Published: Thu, June 07, 2018
Research | By Jody Lindsey

Planet Nine Might Not Be Responsible For Bizarre Orbits Of Distant Objects

In the new study, a group of scientists led by Ann-Marie Madigan of the University of Colorado at Boulder's (CU Boulder) Department of Astrophysical and Planetary Sciences (APS), propose the many TNOs in the outer solar system could be jostling one another much like bumper cars do. This minor planet orbits Earth's sun at a distance of 8 billion miles but appears separated from the rest of the solar system. "We can solve a lot of these problems by just taking into account that question", she explained.

Using computer simulations, the astronomers showed that small TRANS-Neptunian asteroids move in their orbits faster than larger objects like Sedna. To further reshuffle the cards on the table today comes a new study conducted by the experts of the University of Colorado at Boulder and presented during the 23rd Meeting of the American Astronomical Society, according to which the gravitational anomalies detected at the edges of the solar system, those for the fact they had suggested the existence of the Planet Nine, would be attributed instead to the internal dynamics of a cluster of space debris orbiting the Sun "colliding" with each other along its own trajectory.

Detached objects like Sedna get their name because they complete enormous, circular orbits that bring them nowhere close to big planets like Jupiter or Neptune.

In the far reaches of the Solar System, objects go into some weird orbits, and astronomers have been baffled as to why.

According to CU Boulder, the team looked at one of these objects in particular - a dwarf planet called Sedna, which orbits the sun at a distance of almost eight billion miles and is distant enough so as not to be affected by Neptune's gravity, the Inquisitr previously reported - and tried to understand why its orbit looks the way it does. Caltech's Konstantin Batygin, for one, does not think the Kuiper Belt objects have enough mass to pull minor planets and asteroid out of their orbit. However, searches for the planet over the last two years have been unsuccessful.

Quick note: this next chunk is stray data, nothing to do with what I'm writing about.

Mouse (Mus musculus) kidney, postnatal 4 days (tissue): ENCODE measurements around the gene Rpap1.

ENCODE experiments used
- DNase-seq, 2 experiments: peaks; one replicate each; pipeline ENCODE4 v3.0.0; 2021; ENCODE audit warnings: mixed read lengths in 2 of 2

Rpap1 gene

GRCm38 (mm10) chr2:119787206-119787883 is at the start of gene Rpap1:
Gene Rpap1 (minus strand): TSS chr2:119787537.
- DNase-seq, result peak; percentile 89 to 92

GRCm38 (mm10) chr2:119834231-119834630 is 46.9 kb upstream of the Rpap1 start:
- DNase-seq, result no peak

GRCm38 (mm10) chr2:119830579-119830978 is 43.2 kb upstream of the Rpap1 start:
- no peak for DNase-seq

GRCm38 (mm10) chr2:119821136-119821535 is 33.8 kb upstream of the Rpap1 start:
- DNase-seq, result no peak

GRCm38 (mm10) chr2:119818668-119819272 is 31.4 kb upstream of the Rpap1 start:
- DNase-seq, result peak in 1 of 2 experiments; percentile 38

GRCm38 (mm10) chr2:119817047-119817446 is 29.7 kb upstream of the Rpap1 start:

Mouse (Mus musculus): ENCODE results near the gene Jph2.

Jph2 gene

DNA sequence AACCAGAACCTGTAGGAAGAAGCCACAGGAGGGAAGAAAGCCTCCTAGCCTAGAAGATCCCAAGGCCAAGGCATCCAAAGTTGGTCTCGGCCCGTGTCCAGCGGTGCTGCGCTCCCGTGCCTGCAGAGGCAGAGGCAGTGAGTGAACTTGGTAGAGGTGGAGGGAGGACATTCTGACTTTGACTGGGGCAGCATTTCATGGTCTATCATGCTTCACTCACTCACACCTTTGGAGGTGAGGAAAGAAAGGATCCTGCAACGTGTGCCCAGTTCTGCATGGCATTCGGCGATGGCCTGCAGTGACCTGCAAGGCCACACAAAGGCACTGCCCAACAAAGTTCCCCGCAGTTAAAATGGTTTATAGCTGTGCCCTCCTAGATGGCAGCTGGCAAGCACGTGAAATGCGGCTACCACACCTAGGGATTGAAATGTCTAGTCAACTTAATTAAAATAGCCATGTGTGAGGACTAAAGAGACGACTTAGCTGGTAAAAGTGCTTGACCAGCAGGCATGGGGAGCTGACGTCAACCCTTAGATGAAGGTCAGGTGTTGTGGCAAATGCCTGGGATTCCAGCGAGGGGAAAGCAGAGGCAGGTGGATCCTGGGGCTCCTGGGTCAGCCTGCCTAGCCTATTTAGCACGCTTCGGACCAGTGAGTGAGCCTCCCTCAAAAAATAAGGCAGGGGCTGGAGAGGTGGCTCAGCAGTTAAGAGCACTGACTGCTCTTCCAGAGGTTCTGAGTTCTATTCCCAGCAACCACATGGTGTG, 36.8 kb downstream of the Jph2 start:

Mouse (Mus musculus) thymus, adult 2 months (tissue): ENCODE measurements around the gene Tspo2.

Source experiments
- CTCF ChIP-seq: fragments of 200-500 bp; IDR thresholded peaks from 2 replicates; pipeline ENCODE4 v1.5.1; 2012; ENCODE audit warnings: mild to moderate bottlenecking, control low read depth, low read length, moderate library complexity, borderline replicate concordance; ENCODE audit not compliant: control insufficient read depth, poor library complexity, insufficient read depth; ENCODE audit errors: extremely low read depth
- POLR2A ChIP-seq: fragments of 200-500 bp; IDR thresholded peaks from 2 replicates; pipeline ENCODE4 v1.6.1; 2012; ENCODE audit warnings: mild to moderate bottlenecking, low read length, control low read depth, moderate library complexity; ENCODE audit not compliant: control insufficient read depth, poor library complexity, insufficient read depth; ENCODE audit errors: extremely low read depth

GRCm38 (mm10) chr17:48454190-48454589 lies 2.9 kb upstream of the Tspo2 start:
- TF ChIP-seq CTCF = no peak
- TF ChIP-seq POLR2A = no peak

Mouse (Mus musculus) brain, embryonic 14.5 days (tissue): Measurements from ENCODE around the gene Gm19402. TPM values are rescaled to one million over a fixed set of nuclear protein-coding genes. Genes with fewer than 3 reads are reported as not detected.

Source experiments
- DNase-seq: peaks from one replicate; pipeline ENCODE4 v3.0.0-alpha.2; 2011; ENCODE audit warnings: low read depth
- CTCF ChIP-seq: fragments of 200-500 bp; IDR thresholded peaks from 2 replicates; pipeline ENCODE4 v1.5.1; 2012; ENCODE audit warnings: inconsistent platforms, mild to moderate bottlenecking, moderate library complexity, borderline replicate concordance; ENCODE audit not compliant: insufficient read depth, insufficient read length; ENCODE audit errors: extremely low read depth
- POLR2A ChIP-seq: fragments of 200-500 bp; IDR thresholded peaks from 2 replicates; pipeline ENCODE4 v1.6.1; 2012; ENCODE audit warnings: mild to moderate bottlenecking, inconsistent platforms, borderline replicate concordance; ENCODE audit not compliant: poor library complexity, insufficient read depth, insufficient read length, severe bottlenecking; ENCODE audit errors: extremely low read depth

Artist's rendition on the dwarf planet Sedna, which looks reddish in color in telescope images.

NASA spots distant, lonely neutron star
For the first time, astronomers have discovered a particular kind of neutron star that is located outside the Milky Way galaxy. These neutron stars were initially discovered by the British astrophysicist named Jocelyn Bell near about fifty years ago.

According to the researchers' simulations, the TNOs move like hands on a clock, with the most massive objects moving slowly, like the hour hand, and the smaller ones ticking along quickly, like the minute hand.

"The objects we've seen so far are just the tip of the iceberg", Fleisig said.

"These orbits crash into the bigger body, and what happens is those interaction will change its orbit from an oval shape to a more circular shape".

These bumper car-like interactions can explain numerous anomalies out there, without needing to invent a huge Planet Nine. While the researchers couldn't directly connect their observations to the collision that wiped out the dinosaurs and most life on Earth, Fleisig called the possibility "tantalizing".

The gravitational interactions among TNOs may also explain another unusual event: the extinction of the nonavian dinosaurs about 65 million years ago.

"The handful we've seen is not enough", Fleisig said.

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